Brexit Or Remain-What Does It Mean For The Health Industry?
The EU referendum is on 23rd June and the British public will be voting to leave or stay as a member of the European Union. There is much speculation on the impact of either of these outcomes as no one knows for sure, so Nelsons Director of Regulatory Affairs, Steve Mann, has looked at both options and added his two pennies on what it might mean for the health industry:
“The Brexit debate is highly complex, and there are many key areas that we hear being repeated by the media. Some of these could have a significant impact on industry, and include Regulation, Trade, Support, Influence....But what might it mean for SME’s?
There’s the potential for greater flexibility within the health industry if Britain were able to escape the onerous EU regulation and bureaucracy which currently restricts innovation, lengthens product development timelines, increases costs and sets standards many companies are unable to meet. We could have the opportunity to simplify the layers of bureaucracy or even remove some of regulation which simply hasn’t functioned the way it was intended.
Europe is an incredibly diverse continent, with many different cultures, traditions, lifestyles and values. The “one solution fits all” approach, often adopted with EU regulation, simply doesn’t take adequate account of our differences and diversity. It’s unrealistic to expect the nutritional requirements of people living in Scandinavia, the UK, Portugal and Austria to be the same. It’s difficult to get enough Vitamin D when it’s dark for 6 months of the year near the Arctic Circle, but not such a problem if you live on the Med. But Brussels is seeking to establish maximum levels of nutrients in Food Supplements across the entire EU, regardless of local needs, nutritional requirements or the products traditionally made and sold in each market. Implementing such a regulation will therefore have numerous negative impacts on businesses and consumers across the EU.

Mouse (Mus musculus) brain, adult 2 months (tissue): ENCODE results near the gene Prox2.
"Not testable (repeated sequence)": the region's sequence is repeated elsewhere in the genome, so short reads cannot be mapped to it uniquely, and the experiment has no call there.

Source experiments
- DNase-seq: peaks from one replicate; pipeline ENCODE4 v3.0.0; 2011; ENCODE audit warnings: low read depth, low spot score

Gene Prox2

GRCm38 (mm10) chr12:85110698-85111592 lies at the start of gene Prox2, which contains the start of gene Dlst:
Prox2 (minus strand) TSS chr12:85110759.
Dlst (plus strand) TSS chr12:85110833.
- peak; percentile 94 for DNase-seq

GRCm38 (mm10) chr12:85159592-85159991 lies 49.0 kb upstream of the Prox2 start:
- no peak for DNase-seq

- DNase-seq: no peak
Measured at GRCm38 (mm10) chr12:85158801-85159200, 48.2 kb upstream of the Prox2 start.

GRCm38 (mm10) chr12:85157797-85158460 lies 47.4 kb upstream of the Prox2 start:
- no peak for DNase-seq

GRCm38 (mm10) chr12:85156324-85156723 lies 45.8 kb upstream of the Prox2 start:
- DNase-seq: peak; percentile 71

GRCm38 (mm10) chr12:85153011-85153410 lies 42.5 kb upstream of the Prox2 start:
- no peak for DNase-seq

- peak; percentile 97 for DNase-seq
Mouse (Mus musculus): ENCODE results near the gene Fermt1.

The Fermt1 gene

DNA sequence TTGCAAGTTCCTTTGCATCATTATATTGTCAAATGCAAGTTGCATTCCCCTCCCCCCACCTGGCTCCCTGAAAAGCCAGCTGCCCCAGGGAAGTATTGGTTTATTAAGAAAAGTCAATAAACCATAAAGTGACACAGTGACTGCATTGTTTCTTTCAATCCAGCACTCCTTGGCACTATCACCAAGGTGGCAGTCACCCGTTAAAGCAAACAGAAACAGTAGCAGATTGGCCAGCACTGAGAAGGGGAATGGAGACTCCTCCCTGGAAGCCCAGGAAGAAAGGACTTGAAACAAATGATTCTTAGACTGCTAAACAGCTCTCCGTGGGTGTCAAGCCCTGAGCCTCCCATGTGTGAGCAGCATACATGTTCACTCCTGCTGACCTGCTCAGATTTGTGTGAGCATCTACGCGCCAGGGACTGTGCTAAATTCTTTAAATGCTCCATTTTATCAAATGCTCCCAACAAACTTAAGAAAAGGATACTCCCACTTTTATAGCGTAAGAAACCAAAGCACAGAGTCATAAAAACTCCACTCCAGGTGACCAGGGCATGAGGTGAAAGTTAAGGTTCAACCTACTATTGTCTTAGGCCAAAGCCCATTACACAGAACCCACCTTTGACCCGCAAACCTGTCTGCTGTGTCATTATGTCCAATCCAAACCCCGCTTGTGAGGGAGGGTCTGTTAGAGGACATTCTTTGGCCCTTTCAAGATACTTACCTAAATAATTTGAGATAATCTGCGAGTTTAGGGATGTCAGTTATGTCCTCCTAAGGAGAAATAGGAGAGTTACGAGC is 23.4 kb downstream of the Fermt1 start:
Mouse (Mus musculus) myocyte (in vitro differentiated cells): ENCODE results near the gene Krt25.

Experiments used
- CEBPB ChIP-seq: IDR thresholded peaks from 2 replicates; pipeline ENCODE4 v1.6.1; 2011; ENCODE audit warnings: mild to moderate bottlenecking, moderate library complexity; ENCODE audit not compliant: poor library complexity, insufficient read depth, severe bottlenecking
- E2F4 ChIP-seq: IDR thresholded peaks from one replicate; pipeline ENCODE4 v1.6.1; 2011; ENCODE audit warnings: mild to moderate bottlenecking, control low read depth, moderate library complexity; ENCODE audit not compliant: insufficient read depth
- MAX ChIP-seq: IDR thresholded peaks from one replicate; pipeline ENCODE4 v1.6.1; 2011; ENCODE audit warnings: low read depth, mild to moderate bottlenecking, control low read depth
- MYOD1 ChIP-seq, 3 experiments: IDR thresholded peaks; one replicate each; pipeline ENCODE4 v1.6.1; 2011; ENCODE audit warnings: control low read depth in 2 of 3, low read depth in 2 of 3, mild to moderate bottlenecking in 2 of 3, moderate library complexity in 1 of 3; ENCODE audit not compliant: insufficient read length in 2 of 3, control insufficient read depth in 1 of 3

We currently fund the EU with significant payments (reportedly up to £10 billion), which is money that would be available to us if we didn’t have the “EU membership fees”. This could be used in a number of ways, but promising to cut taxes and austerity measures will probably win most public votes!
We can negotiate our own trade deals without many of the restrictions imposed by the EU members. With the lifting of EU impositions, would we be able to progress further with the TTIP initiatives, and trade more easily and extensively with the US?
Reworking our own national legislation will be a significant undertaking. It will be both time consuming and costly. In all likelihood, the national rules we will end up with will probably still need to operate close to the EU expectations in order to facilitate trade and export to EU Member States. Otherwise, we could end up having to meet two sets of standards rather than just one.
The Mutual Recognition procedure was intended to allow medicines licensed in one Member State to be marketed across Europe – which has worked well for some categories of drugs and healthcare products, but for others, has failed almost completely. Especially in some of the more niche categories, which are often the products manufactured by SME’s. If the process has struggled when we are part of the EU, how much more difficult might it be if we are on the outside?
Regulatory divergence will result in increasing costs as companies implement new compliance measures, which will in turn affect profitability. Businesses will need new strategies to adapt to the new legislative framework, but ultimately, may take the easy route and pass the costs on to the consumer.